|Dow||-25.24 to 16,826.60|
|S&P 500||-.73 to 1,960.23|
|Nasdaq||-10.25 to 4,408.18|
|10-YR Yield||-.016 to 2.516%
|Gold||+$7.80 to $1,327.80
|Crude Oil||-$.33 to $105.41|
The world of central banks is a cushy, closed one. Picture a revolving door of private bankers, ex-bankers, and set-for-life policymakers jet-setting around the globe to attend expensive conferences, eat fancy dinners, and rub elbows with other stuffy, like-minded individuals.
Oh, and don’t forget all the boring policy papers filled with incomprehensible mathematical formulas and econ-o-jargon so thick you could cut it with a knife! Most of it is so stultifying, I wouldn’t even waste your time bringing it up.
But this weekend, a central bank “traitor” emerged in the midst. I’m talking about a landmark annual report from the Bank for International Settlements, or BIS.
If you haven’t heard of the BIS, think of it as the “central bank to central banks.” The Basel, Switzerland-based institution produces research and facilitates international monetary transactions for central banks the world over.
You’d expect the BIS, whose board of directors is stacked with central bankers like Mario Draghi of the European Central Bank and William Dudley of the U.S. Fed to basically toe the party line. You know, the one that says cheap money is great, it fixes everything, it actually does more than inflate financial bubbles over and over again, blah, blah, blah.
|“It’s not so much what is being said that should have you concerned. What matters is who is saying it.”|
But the 84th annual report just released yesterday did anything but! Among other things, it called out central bankers for creating a completely artificial market, noting that “it is hard to avoid the sense of a puzzling disconnect between the markets’ buoyancy and underlying economic developments globally.”
One side effect of all the easy money is that companies aren’t bothering to do anything productive (from an economic standpoint, such as building factories or hiring workers) with it. Instead, they’re just giving the dough to shareholders! Or in BIS-speak:
“Instead of adding to productive capacity, large firms prefer to buy back shares or engage in mergers and acquisitions. And despite lacklustre long-term growth prospects, debt continues to rise. There is even talk of secular stagnation.”
And what about all that happy talk? The talk about an easy, smooth return to normal policy conditions? Fuggedaboutit! The BIS said, “It will be difficult to ensure a smooth normalization” and that “the predominant risk is that central banks will find themselves behind the curve, exiting too late or too slowly.”
Again, it’s not so much what is being said that should have you concerned. I have accurately warned of exactly these threats for months. What matters is who is saying it. When even the central bank to central banks is saying this stuff, it’s a sign that a significant policy shift is underway. One toward tighter money, less QE, and yes, short-term interest rate hikes!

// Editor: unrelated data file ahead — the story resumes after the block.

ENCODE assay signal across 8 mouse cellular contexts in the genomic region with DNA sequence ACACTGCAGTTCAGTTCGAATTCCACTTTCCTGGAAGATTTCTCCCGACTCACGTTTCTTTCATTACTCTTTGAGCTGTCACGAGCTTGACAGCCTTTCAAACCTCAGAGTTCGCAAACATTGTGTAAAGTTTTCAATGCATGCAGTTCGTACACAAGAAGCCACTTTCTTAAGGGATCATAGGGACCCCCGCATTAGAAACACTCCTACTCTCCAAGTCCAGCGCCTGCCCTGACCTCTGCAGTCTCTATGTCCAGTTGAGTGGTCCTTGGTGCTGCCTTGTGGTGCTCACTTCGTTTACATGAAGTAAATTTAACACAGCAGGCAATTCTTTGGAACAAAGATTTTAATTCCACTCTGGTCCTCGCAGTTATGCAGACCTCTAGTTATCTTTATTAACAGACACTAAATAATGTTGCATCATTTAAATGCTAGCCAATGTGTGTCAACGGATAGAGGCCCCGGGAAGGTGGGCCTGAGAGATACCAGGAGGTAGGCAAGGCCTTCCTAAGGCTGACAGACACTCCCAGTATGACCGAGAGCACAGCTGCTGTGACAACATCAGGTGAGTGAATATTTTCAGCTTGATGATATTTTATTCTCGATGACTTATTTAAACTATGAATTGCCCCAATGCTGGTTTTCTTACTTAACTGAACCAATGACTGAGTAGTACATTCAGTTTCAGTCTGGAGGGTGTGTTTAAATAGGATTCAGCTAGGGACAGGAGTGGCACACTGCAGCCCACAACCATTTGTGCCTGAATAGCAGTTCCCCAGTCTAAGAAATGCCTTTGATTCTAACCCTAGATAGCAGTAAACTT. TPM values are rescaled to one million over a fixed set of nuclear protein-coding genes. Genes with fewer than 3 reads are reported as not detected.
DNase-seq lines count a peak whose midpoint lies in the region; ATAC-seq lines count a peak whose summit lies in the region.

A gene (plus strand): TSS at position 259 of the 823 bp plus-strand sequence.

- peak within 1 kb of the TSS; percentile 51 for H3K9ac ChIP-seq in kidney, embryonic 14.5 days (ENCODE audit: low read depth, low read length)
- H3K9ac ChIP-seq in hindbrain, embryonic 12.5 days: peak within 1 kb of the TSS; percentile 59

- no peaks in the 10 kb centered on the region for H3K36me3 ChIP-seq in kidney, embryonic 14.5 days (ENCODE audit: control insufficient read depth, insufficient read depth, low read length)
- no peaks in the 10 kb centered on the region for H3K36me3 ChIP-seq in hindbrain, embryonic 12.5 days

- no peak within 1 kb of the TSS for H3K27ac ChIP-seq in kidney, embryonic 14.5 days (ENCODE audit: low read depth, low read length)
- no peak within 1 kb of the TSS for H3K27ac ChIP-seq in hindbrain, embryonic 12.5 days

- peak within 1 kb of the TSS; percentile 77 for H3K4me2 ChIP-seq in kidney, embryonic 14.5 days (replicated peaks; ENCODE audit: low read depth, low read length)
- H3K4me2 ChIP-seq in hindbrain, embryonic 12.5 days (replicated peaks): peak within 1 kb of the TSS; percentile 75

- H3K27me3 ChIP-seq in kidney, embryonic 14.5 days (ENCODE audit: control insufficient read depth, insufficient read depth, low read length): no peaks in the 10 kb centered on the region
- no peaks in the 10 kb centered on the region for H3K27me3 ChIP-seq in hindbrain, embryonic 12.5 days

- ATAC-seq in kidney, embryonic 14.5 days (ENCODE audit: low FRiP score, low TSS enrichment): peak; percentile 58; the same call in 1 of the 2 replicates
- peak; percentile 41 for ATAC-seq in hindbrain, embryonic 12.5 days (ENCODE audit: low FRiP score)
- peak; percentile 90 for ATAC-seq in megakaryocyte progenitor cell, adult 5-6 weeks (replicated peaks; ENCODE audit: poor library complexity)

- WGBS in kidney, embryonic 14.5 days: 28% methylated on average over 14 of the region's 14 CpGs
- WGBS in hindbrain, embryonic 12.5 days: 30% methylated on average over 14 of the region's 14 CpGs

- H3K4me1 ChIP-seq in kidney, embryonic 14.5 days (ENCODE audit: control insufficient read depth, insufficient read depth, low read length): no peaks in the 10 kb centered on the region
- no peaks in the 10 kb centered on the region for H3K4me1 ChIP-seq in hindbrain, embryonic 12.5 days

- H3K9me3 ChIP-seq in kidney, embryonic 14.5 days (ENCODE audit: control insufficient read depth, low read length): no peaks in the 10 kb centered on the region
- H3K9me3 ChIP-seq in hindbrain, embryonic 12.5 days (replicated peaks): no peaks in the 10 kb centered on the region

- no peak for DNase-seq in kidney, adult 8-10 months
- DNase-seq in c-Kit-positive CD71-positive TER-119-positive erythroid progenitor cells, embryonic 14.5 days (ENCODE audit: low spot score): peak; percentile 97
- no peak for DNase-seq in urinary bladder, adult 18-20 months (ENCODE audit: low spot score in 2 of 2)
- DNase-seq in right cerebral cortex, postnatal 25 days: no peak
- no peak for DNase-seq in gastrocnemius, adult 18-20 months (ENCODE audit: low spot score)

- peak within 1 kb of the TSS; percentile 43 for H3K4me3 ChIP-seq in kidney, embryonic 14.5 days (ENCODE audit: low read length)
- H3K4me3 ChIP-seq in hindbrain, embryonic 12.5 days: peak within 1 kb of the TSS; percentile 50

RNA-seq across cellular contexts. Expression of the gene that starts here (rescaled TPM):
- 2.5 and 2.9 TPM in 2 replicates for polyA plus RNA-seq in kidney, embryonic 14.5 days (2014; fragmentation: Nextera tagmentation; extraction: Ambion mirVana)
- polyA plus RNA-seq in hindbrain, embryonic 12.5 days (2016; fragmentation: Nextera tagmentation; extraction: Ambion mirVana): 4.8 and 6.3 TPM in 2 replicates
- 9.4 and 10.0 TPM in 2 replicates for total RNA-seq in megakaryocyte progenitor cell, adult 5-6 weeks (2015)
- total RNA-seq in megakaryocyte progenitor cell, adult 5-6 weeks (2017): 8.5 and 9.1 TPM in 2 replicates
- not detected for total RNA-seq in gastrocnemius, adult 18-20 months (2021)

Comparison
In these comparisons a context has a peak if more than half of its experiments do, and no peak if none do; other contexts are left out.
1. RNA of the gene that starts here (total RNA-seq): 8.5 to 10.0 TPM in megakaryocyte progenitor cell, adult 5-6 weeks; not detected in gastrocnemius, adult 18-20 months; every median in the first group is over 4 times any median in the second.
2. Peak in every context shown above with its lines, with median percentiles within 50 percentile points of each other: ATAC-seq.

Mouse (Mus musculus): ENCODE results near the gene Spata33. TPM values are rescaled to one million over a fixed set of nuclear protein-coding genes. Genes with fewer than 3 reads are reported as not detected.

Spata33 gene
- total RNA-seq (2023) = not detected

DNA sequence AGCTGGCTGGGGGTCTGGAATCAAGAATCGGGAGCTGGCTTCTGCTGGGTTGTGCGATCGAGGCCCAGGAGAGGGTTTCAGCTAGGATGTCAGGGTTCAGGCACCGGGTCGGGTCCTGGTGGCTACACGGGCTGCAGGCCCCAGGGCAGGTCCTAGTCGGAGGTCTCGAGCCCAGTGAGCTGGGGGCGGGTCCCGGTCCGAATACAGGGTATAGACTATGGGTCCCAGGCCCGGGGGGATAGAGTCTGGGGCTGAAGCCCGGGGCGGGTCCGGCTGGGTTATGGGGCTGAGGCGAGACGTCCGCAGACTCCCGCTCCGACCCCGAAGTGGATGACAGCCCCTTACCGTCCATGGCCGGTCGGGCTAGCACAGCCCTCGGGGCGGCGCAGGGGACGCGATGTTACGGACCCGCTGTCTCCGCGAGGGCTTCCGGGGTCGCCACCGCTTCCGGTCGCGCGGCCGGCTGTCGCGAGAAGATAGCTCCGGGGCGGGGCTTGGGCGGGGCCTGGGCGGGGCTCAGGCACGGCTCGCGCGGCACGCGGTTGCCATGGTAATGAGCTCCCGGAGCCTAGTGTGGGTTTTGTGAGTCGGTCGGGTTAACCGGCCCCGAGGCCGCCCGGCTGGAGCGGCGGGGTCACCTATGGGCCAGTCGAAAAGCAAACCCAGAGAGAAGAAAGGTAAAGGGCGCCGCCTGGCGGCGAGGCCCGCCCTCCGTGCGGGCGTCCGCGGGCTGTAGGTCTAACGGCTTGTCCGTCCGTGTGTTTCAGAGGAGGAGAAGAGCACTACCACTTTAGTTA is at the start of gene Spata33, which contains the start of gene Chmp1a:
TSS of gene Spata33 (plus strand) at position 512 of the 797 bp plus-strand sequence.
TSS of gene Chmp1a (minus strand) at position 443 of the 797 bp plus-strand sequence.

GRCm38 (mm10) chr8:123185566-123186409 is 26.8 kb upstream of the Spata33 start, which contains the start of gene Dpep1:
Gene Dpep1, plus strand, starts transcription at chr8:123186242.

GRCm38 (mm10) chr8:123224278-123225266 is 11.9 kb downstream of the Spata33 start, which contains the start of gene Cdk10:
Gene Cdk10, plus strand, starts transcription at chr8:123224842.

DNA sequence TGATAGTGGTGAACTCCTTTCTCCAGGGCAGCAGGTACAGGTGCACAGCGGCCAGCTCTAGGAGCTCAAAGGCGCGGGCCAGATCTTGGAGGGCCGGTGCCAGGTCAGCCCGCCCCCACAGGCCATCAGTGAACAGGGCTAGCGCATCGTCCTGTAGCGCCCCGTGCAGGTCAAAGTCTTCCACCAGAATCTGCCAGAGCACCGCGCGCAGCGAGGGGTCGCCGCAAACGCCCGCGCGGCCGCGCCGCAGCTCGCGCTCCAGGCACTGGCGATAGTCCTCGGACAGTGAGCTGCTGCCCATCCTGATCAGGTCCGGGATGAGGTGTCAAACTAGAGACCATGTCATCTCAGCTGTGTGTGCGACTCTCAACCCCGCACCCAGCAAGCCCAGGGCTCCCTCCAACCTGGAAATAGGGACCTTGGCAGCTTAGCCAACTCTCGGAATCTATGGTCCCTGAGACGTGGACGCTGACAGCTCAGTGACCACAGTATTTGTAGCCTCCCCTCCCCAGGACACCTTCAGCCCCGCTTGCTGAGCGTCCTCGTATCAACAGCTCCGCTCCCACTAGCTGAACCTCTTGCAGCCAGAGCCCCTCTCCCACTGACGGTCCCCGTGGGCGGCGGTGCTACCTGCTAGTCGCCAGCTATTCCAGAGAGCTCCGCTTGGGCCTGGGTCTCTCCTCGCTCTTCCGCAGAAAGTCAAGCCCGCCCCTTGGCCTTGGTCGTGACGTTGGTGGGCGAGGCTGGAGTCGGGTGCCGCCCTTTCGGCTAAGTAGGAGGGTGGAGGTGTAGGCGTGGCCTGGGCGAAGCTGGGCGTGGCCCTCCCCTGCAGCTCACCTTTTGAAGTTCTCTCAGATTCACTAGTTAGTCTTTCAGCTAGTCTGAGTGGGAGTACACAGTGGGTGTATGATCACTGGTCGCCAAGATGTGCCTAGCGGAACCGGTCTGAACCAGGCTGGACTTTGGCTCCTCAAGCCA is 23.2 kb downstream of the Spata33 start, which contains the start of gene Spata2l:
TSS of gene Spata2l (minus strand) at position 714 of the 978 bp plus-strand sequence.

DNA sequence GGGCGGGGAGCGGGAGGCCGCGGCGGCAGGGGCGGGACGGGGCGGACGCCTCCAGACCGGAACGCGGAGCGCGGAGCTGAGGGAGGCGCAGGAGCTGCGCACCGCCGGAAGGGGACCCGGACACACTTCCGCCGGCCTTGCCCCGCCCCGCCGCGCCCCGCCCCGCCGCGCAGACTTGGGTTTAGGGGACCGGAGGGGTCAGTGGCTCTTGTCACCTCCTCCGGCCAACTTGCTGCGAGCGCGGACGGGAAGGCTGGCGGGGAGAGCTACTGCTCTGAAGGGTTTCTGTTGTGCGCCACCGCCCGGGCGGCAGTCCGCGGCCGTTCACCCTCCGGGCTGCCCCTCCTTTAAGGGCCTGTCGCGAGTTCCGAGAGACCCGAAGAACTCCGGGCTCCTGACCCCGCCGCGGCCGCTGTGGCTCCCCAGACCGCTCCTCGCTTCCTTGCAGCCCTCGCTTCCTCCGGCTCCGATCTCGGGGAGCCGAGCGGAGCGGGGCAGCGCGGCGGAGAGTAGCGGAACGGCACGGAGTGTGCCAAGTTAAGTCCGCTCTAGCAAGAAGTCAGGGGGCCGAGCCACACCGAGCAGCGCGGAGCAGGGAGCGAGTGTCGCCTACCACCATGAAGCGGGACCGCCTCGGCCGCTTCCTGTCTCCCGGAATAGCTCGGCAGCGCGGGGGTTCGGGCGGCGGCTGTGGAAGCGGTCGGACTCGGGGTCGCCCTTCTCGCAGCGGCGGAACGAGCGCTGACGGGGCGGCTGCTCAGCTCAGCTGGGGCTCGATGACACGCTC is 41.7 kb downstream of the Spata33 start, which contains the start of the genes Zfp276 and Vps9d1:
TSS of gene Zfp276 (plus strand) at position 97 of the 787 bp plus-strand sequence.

So fasten your seatbelts! The low-rate, low-volatility market many on Wall Street have gotten fat and happy off of may be in for a shake-up before long.
What do you think? Is the BIS on target? Do you think central banks have artificially manipulated markets, and if so, are they finally going to have to shift tacks? Will inflation be the trigger for a shift in policy? Worries over market complacency? Something else?
Let me and your fellow investors know by clicking over to the comment section here. Please note: The comment system was temporarily disabled over the weekend by computer issues.
|OTHER DEVELOPMENTS OF THE DAY|
The Supreme Court ruled 5-4 that companies like Hobby Lobby Stores can choose not to provide contraceptive coverage for employees. The decision strikes down a provision from the Affordable Care Act, otherwise known as Obamacare, that required them to do so.
General Motors (GM, Weiss Ratings: B) and the attorney it retained, Kenneth Feinberg, are offering millions of dollars in compensation to families whose loved ones were either killed or injured as a result of the carmaker’s defective ignition switches. GM isn’t capping overall payouts. But individual payments won’t be unlimited, either. They will depend on the severity of a victim’s injuries, the future potential earnings of a deceased victim, and other parameters.
Privacy advocates aren’t too happy with Facebook (FB, Weiss Ratings: C) after learning that a firm scientist and two co-researchers tinkered with people’s news feeds. They did so for a week in 2012 in order to see how Facebook members reacted to either more positive or more negative news items. The problem is that they didn’t tell anyone the experiment was running, nor did they obtain anyone’s consent in advance.
Fourth of July is almost here! If you happen to be in South Florida on Friday night, plug your ears. We’re planning a heck of a fireworks show at “Chez Larson!” I may even get an early start if Team USA pulls off a victory tomorrow against Belgium in the World Cup!
Until next time,